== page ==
A novel antitumor platinum complex

Biological Macromolecules Laboratory / Maeshima Group

Chromatin folding and DNA replication inhibition mediated by a highly antitumor-active tetrazolato-bridged dinuclear platinum(II) complex

Ryosuke Imai, Seiji Komeda, Mari Shimura, Sachiko Tamura, Satoshi Matsuyama, Kohei Nishimura, Ryan Rogge, Akihiro Matsunaga, Ichiro Hiratani, Hideaki Takata, Masako Uemura, Yutaka Iida, Yuko Yoshikawa, Jeffrey C. Hansen, Kazuto Yamauchi, Masato T. Kanemaki, and Kazuhiro Maeshima

Scientific Reports 6, Article number: 24712 (2016) DOI:10.1038/srep24712

Chromatin DNA must be read out for various cellular functions, and copied for the next cell division. These processes are targets of many anticancer agents. Platinum-based drugs, such as cisplatin, have been used extensively in cancer chemotherapy. The drug–DNA interaction causes DNA crosslinks and subsequent cytotoxicity. Recently, it was reported that an azolato-bridged dinuclear platinum (II) complex, 5-H-Y, exhibits a different anticancer spectrum from cisplatin. Here, using an interdisciplinary approach, we reveal that the cytotoxic mechanism of 5-H-Y is distinct from that of cisplatin. 5-H-Y inhibits DNA replication and also RNA transcription, arresting cells in the S/G2 phase, and are effective to cisplatin-resistant cancer cells. Moreover, it causes much less DNA crosslinking than cisplatin, and induces chromatin folding. 5-H-Y will expand the clinical applications for the treatment of chemotherapy-insensitive cancers.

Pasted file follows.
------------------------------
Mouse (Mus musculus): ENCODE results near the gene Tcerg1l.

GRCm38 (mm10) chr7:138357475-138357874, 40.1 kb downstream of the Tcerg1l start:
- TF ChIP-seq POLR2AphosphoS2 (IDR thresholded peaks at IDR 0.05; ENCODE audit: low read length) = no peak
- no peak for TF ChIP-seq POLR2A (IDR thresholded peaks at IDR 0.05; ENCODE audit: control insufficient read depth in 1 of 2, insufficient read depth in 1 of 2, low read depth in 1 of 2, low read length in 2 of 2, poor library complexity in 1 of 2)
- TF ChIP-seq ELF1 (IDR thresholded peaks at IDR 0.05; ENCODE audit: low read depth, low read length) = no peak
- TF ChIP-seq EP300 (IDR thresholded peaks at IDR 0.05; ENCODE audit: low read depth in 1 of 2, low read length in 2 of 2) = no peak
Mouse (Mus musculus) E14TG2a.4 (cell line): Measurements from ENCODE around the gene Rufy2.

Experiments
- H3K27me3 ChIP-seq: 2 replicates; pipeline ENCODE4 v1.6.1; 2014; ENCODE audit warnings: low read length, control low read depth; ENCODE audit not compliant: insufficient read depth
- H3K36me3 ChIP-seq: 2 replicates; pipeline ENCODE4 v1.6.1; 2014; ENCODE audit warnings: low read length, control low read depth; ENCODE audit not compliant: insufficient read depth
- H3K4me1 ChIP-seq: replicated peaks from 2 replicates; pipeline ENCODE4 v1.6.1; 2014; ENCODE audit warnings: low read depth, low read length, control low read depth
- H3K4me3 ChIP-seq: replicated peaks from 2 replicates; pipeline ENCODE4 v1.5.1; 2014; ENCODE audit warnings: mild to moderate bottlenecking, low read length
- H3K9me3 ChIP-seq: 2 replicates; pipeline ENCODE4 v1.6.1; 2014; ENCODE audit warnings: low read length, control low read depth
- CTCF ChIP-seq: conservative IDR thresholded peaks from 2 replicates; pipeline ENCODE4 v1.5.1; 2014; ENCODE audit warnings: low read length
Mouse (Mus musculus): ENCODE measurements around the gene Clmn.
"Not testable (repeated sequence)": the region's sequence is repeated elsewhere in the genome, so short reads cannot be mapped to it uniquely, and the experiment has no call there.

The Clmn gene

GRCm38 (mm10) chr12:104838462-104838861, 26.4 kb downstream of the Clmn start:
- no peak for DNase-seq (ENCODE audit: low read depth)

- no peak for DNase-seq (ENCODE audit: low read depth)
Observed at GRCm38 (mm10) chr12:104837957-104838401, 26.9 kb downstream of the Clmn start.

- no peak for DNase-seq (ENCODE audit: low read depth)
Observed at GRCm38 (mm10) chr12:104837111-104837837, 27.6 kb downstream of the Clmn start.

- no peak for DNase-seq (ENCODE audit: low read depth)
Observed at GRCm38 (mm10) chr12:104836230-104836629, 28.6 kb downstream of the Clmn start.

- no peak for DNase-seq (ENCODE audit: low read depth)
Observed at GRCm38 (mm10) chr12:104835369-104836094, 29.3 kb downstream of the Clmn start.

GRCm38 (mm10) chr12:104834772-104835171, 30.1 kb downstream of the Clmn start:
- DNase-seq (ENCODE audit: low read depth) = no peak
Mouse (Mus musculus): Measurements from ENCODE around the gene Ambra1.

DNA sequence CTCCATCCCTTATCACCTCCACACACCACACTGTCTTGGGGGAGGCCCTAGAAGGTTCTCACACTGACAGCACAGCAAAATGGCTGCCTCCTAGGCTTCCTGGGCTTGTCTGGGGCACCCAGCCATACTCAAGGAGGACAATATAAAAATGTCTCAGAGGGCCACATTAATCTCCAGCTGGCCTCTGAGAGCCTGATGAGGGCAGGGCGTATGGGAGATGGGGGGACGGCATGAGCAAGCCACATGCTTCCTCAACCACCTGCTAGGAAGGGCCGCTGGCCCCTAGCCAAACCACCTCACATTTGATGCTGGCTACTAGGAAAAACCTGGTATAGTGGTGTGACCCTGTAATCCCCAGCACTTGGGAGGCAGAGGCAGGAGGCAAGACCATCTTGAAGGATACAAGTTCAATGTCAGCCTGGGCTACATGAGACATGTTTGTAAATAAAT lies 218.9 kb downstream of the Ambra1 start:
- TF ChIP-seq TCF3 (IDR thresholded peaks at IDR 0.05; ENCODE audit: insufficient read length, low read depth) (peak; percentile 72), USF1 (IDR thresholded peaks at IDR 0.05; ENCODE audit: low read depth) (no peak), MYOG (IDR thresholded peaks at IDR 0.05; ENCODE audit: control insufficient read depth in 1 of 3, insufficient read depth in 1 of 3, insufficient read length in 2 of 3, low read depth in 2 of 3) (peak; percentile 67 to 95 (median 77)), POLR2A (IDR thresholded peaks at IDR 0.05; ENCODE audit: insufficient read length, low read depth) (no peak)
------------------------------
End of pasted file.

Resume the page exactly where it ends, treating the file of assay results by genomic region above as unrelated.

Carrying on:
Figure1

5-H-Y inhibits DNA replication and arrests the treated cells in S/G2 phase. 5-H-Y binds tightly to chromatin DNA and induces chromatin folding in vitro and in vivo.


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